java.util.Scanner;

public class P11_6 {


// This method return true if Word is in Dictionary File
public static boolean isCorrect(String Dictionary,String Word)throws java.io.IOException{
boolean is=false;
BufferedReader br = new BufferedReader(new FileReader(Dictionary));
String line = br.readLine();
if(line.equals(Word)) is=true;
while (line != null) {
line = br.readLine();
if(line.equals(Word)) is=true;
}
br.close();
return is;
}
static public void main(String arg[]) throws java.io.IOException {
String Dictionary = arg[0];
String File = arg[1];
System.out.println("Processing " + File + "... ");
Scanner sc = new Scanner(new File(File));
String Word;
while(sc.hasNext()){
Word = sc.next();
if(!isCorrect(Dictionary,Word)) System.out.println(Word);
}
sc.close();
}
}

Question P11.14.
P11.14 Write a program that asks the user to input a set of floating-point values. When the user enters a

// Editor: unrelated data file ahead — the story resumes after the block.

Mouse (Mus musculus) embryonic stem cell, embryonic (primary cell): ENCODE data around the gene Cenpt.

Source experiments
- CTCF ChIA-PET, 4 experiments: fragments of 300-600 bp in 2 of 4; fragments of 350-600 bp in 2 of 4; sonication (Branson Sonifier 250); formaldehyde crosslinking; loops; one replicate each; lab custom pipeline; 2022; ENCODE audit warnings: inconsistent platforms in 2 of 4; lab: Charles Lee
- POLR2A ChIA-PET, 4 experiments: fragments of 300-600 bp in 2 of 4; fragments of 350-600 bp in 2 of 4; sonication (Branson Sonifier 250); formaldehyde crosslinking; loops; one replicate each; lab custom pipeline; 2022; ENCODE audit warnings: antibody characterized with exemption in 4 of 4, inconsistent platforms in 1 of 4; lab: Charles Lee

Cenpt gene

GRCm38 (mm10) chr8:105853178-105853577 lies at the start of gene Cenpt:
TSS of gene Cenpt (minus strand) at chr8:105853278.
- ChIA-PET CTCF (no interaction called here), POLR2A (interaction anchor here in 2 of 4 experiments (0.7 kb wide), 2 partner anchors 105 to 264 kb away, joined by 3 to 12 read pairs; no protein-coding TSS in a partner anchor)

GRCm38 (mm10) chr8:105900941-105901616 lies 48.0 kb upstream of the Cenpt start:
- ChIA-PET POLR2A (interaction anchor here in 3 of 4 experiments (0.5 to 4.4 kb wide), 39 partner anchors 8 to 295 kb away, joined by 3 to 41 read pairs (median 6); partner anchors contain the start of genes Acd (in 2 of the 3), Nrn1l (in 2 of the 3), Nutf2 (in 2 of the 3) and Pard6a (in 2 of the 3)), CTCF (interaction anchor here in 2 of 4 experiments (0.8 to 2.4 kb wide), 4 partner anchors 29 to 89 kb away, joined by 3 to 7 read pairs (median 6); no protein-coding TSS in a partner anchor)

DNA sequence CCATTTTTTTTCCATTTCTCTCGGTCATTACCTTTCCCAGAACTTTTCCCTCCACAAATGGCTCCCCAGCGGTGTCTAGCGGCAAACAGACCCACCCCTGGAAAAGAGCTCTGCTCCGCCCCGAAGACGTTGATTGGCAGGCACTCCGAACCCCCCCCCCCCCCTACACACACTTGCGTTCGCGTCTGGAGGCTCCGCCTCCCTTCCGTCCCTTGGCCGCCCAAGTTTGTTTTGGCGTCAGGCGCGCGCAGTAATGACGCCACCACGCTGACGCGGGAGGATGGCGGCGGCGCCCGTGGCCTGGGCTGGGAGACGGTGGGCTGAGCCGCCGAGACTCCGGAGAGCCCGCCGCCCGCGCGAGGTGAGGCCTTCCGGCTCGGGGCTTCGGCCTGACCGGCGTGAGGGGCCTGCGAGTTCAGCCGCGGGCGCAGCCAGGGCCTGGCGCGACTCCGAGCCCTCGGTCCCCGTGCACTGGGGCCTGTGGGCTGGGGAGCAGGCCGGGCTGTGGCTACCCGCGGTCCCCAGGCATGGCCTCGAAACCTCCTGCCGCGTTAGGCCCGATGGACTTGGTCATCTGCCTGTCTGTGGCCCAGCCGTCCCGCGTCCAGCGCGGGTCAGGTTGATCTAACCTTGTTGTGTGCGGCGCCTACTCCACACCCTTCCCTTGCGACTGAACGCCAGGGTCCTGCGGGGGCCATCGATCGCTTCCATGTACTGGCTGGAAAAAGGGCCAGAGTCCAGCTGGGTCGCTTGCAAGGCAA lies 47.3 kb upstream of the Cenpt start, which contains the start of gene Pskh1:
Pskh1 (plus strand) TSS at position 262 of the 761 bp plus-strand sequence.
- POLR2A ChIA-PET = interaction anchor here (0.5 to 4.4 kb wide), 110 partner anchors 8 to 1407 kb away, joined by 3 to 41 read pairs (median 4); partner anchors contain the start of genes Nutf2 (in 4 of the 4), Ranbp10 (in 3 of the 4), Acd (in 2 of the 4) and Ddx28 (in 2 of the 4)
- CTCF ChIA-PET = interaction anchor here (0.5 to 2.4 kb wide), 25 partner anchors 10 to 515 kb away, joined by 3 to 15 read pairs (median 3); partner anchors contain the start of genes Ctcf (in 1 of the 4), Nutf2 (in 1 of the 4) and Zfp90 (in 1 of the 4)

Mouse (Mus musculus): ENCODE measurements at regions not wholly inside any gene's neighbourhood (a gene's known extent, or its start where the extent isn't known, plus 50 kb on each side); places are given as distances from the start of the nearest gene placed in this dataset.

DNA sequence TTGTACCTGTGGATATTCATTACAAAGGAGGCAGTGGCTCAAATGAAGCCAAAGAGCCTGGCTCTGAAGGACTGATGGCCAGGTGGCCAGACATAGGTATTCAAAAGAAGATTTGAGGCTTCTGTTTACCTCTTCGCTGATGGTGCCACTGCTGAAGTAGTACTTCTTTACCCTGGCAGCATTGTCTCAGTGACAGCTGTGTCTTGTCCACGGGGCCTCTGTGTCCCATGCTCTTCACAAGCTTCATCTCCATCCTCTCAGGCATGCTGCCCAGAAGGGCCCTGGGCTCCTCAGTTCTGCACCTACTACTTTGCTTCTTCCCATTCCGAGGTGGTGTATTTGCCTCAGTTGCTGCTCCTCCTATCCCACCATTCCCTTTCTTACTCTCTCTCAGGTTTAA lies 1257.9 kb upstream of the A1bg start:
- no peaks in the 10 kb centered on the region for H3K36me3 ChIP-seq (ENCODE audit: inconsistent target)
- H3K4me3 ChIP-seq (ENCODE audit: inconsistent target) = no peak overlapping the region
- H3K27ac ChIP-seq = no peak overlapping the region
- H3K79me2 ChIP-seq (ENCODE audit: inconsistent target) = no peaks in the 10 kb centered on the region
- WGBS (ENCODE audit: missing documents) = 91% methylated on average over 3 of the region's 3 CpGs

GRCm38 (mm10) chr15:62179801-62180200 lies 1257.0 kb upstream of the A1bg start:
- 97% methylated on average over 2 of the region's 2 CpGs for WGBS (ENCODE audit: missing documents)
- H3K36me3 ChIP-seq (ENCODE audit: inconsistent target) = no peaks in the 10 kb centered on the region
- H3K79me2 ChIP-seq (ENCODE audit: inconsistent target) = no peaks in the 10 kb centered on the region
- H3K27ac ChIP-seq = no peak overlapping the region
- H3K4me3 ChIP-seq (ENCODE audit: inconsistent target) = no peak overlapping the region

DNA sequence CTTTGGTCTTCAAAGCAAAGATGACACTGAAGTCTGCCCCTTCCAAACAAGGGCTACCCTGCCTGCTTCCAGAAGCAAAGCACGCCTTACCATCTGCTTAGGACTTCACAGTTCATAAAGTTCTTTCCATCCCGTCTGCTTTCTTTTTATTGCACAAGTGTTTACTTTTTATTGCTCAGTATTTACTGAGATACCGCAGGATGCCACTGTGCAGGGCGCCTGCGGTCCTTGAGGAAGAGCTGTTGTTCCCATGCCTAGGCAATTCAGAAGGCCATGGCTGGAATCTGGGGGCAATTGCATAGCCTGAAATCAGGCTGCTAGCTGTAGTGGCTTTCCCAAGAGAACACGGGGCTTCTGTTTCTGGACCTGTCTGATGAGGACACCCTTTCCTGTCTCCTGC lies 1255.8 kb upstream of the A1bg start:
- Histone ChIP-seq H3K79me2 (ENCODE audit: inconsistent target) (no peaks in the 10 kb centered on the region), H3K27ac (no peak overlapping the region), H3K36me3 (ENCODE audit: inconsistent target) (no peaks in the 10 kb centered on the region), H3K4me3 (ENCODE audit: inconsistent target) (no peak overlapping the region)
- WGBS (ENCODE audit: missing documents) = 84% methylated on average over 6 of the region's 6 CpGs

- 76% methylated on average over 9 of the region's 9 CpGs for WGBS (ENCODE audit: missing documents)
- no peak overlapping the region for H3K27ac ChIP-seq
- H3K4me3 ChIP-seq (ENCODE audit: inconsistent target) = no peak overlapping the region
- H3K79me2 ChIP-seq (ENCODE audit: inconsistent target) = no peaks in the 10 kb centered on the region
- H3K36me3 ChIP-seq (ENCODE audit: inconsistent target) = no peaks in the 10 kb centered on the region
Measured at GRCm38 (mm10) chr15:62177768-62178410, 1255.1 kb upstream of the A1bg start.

value that is not a number, give the user a second chance to enter the value. After two chances, quit
reading input. Add all correctly specified values and print the sum when the user is done entering data.
Use exception handling to detect improper inputs.
import java.util.InputMismatchException;
import java.util.Scanner;
public class P11_14 {
public static void main(String Args[]){
boolean flagA=true;
boolean flagB=true;
float num;
float sum=0;
Scanner input = new Scanner(System.in);
while (flagA)

{
try {
while (flagB)
{
try {
System.out.print("Value: ");
num = input.nextFloat();
sum += num;
}
catch (InputMismatchException e) {
System.out.println("Input error. Try again.");
flagB = false;
}
}
System.out.print("Value: ");
num = input.nextFloat();
sum += num;
flagB = true;
}
catch (InputMismatchException f) {
System.out.println("Input error. Try again");
flagA = false;
}
}
System.out.println(sum);
}
}